EYES ON THE NIGHT SKY - JULY 2019
Welcome to July edition of Eyes on the Night Sky. For the first three weeks the night sky still remains in deep twilight, so if you would like to study fainy fuzzies (galaxies, nebulae, etc.), the best time would be the last week of the month. Noctilucent cloud season is proving to be a great one so far this year, with many reports of bright clouds and complex structure. Fortunately, there is still time to see this wonderful summer phenomenon over the next few weeks.
There is a partial lunar eclipse that can be observed in the UK this month – make the most of it as the next time the moon moves through the Earth’s umbral shadow will be on 16th May 2022, where there will be a total lunar eclipse. On 16th July, look towards the south east as the moon rises at around 9.15pm. For observers in the UK, the partial eclipse would have already started and the shadow will become more apparent as the moon rises higher into the sky.
The southern edge of the Earth’s lighter penumbral shadow will first move across the northern face of the full Moon (at around 7.45pm), followed by its darker umbral shadow. The part we will see when the Moon rises is when it is already sweeping though the umbral shadow. At midnight, the Moon moves out of the umbral shadow. The New Moon this month occurs on 2nd July, the Full Moon on 16th July. To find out more about how lunar eclipses happen, watch the NASA video below:
It’s exciting when distant nebulae can be viewed through 10x50 binoculars. One such nebula which is pleasing in binoculars and telescopes is M17, the Swan Nebula. This object may best be sought towards the last week of the month when astronomical darkness returns for an hour from midnight, although you may be able to catch a glimpse of it in the deep twilight. This bright emission nebula is situated in towards the centre of our Milky Way Galaxy in the constellation of Sagittarius and lies 5000 light years away.
It will appear as a small, fuzzy patch in binoculars and if you have a telescope of 5 inches and above, the nebula will start to resolve into a ‘swan’ shape, becoming even more apparent in telescopes of larger apertures. The incredible image above was taken with the VLT Survey Telescope (2.6-metre diameter) and shows the larger part of the molecular gas region in the constellation of Sagittarius. The nebular has a star forming region; one of the brightest and massive in our galaxy. It contains 35 hot young stars which form an open cluster within the nebula.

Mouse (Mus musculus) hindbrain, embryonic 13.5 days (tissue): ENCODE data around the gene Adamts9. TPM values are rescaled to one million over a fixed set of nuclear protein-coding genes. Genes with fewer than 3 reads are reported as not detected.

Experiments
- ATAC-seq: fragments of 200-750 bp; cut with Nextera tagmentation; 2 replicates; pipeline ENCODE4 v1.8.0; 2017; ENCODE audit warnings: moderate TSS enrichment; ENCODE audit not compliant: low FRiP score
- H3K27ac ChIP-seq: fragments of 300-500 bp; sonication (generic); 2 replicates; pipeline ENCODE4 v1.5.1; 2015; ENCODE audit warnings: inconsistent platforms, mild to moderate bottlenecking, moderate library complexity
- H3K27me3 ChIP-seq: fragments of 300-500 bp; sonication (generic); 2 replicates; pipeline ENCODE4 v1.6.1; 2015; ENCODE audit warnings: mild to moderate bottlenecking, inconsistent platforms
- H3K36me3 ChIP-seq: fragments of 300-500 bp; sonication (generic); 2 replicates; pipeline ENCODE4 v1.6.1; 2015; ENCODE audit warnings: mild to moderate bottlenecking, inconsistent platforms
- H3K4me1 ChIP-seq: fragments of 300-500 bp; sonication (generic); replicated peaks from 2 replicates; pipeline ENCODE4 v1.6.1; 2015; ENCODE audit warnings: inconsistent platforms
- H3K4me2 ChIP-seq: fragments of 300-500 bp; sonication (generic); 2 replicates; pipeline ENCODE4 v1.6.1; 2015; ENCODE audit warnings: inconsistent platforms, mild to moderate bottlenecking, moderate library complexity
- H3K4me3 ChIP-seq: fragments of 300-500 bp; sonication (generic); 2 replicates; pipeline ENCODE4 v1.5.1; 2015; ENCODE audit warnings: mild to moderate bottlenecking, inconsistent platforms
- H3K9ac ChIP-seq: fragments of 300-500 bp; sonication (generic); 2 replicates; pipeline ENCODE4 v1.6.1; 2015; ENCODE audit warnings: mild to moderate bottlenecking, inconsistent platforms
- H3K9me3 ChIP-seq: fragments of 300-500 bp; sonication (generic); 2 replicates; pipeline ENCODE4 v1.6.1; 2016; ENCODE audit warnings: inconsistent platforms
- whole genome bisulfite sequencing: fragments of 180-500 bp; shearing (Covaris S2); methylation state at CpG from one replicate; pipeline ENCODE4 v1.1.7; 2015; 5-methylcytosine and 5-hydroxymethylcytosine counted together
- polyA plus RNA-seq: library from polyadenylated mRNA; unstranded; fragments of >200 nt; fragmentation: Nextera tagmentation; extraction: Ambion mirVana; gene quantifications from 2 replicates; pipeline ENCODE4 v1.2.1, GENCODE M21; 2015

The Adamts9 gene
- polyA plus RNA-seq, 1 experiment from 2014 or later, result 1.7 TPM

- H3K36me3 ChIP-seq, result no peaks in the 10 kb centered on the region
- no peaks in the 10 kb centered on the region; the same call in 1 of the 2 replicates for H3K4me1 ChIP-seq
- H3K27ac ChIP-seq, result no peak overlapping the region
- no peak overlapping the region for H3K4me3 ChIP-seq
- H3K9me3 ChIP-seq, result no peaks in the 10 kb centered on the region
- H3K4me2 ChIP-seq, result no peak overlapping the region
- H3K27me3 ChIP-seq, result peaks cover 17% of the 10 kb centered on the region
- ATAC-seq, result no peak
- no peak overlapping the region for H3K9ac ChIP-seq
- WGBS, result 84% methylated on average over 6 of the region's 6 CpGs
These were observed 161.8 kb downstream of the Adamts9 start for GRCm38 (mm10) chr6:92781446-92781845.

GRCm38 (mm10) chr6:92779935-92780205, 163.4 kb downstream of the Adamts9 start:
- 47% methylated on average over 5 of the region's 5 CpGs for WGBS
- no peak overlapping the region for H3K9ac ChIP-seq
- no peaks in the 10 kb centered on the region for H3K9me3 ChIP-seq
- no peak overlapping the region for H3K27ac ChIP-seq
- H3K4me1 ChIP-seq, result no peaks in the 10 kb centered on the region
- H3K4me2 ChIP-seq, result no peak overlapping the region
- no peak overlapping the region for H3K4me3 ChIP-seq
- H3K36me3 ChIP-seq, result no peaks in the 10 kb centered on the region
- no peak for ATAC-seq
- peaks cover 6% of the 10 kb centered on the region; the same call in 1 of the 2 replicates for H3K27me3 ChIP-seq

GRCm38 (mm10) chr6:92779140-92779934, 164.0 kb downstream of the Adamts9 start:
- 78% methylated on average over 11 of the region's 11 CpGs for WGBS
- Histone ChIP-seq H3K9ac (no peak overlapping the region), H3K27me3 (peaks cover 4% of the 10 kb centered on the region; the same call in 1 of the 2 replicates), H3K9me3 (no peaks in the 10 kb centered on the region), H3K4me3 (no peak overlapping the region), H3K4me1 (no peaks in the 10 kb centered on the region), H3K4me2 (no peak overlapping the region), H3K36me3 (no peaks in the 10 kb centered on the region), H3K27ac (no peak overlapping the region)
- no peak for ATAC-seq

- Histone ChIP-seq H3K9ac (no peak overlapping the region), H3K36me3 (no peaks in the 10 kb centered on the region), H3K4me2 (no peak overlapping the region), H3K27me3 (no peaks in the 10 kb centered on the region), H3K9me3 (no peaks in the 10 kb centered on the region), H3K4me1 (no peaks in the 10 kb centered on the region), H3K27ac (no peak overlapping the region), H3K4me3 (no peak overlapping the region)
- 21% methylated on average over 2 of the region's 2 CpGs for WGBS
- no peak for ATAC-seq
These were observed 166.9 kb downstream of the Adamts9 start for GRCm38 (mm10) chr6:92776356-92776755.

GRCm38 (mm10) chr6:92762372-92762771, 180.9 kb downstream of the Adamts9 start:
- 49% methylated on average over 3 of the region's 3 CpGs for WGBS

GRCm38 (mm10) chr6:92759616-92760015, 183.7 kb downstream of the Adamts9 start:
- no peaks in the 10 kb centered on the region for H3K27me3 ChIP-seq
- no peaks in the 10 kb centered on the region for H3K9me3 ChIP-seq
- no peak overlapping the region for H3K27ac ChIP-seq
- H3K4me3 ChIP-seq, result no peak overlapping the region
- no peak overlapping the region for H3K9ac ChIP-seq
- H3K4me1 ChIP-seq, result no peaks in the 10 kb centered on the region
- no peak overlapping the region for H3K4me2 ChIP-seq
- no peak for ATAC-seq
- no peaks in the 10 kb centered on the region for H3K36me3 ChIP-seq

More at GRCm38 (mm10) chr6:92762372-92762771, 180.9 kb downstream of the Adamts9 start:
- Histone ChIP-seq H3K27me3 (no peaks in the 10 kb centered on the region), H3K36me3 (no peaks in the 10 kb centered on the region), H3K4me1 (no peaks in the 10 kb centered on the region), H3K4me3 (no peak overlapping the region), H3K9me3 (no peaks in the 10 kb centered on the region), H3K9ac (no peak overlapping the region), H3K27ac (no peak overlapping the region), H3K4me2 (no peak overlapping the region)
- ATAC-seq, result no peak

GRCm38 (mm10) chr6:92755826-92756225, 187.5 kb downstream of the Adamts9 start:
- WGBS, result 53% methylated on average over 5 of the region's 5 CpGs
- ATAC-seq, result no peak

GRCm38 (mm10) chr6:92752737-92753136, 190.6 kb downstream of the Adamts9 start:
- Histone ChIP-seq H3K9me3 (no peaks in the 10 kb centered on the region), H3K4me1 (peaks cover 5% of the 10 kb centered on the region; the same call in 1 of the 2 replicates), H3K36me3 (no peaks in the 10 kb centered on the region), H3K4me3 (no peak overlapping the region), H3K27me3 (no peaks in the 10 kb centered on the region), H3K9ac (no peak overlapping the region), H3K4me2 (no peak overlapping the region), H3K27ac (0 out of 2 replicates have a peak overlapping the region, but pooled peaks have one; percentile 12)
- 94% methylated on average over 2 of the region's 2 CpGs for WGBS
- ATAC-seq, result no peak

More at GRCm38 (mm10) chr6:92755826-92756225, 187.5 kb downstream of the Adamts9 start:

Whilst in the area, scan your binoculars slightly downwards towards the 5 o’ clock position to M17 and you will be in for a treat! Your field of view will fill with a multitude of stars. Named Messier 24, it isn’t officially a deep sky object but is a result of an alignment of Earth and the centre of the Milky Way. Also known as the Small Sagittarius Star Cloud, this object spans a massive 16,000 light years. It is thought that the region should be filled with interstellar dust but due to the rare alignment, we can ‘see’ a gap in the dust, revealing an abundance of distant stars, nebula and clusters. The image below shows what can be captured by specialist imaging equipment in the region.
Date for your diary:
On 21st July, 10am – 4pm, The Elan Valley will be celebrating the 50th Anniversary of the Apollo 11 Moon landing with fun, astronomy-themed activities for all ages. There will be activities for children with Astrocymru and talks about the Moon landing with Pete Williamson. For those who remember the Moon landing on 20th July, 1969, there will be an opportunity to share your memories and listen to others with the Elan Links history project. There will be a rare opportunity to see a special collection of Apollo 11 memorabilia and a viewing of the live coverage from 1969. For more details and to book on the children’s activities, click here.